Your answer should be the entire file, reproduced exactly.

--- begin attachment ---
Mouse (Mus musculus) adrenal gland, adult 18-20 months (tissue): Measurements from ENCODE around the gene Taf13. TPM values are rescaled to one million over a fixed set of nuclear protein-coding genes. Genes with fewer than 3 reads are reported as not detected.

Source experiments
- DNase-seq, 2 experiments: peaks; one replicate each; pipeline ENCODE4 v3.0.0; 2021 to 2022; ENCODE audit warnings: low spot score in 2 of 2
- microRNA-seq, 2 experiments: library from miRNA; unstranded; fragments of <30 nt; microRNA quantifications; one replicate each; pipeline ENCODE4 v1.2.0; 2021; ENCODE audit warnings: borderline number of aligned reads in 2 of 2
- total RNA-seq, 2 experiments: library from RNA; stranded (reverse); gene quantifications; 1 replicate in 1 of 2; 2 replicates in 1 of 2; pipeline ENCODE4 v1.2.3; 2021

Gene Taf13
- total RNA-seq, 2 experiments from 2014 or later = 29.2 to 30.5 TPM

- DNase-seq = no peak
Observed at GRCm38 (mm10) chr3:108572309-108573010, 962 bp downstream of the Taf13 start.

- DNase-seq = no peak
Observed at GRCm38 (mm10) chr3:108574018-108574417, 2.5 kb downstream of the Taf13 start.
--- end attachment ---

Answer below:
Mouse (Mus musculus) adrenal gland, adult 18-20 months (tissue): Measurements from ENCODE around the gene Taf13. TPM values are rescaled to one million over a fixed set of nuclear protein-coding genes. Genes with fewer than 3 reads are reported as not detected.

Source experiments
- DNase-seq, 2 experiments: peaks; one replicate each; pipeline ENCODE4 v3.0.0; 2021 to 2022; ENCODE audit warnings: low spot score in 2 of 2
- microRNA-seq, 2 experiments: library from miRNA; unstranded; fragments of <30 nt; microRNA quantifications; one replicate each; pipeline ENCODE4 v1.2.0; 2021; ENCODE audit warnings: borderline number of aligned reads in 2 of 2
- total RNA-seq, 2 experiments: library from RNA; stranded (reverse); gene quantifications; 1 replicate in 1 of 2; 2 replicates in 1 of 2; pipeline ENCODE4 v1.2.3; 2021

Gene Taf13
- total RNA-seq, 2 experiments from 2014 or later = 29.2 to 30.5 TPM

- DNase-seq = no peak
Observed at GRCm38 (mm10) chr3:108572309-108573010, 962 bp downstream of the Taf13 start.

- DNase-seq = no peak
Observed at GRCm38 (mm10) chr3:108574018-108574417, 2.5 kb downstream of the Taf13 start.